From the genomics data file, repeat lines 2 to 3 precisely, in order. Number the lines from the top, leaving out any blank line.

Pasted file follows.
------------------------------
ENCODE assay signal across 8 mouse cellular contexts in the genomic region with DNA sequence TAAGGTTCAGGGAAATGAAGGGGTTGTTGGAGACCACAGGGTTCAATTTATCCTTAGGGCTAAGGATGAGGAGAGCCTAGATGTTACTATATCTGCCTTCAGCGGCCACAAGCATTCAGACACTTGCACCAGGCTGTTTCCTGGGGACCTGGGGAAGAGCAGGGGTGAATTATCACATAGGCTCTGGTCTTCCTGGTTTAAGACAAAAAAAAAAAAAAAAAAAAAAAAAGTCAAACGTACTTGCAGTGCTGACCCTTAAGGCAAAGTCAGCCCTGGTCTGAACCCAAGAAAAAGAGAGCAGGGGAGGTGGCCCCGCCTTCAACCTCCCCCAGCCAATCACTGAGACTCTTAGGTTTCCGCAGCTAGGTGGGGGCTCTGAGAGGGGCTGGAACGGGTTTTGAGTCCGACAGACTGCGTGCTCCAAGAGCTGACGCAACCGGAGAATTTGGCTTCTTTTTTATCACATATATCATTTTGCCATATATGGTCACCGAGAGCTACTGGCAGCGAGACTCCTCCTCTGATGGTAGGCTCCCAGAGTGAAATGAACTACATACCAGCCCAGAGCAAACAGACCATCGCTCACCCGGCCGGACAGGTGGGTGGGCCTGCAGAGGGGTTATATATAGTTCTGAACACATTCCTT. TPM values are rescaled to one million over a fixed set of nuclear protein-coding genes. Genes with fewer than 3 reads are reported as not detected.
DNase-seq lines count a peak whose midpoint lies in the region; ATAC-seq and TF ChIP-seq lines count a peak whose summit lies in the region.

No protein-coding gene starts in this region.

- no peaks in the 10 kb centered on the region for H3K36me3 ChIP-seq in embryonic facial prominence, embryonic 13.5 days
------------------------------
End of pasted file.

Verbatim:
DNase-seq lines count a peak whose midpoint lies in the region; ATAC-seq and TF ChIP-seq lines count a peak whose summit lies in the region.

No protein-coding gene starts in this region.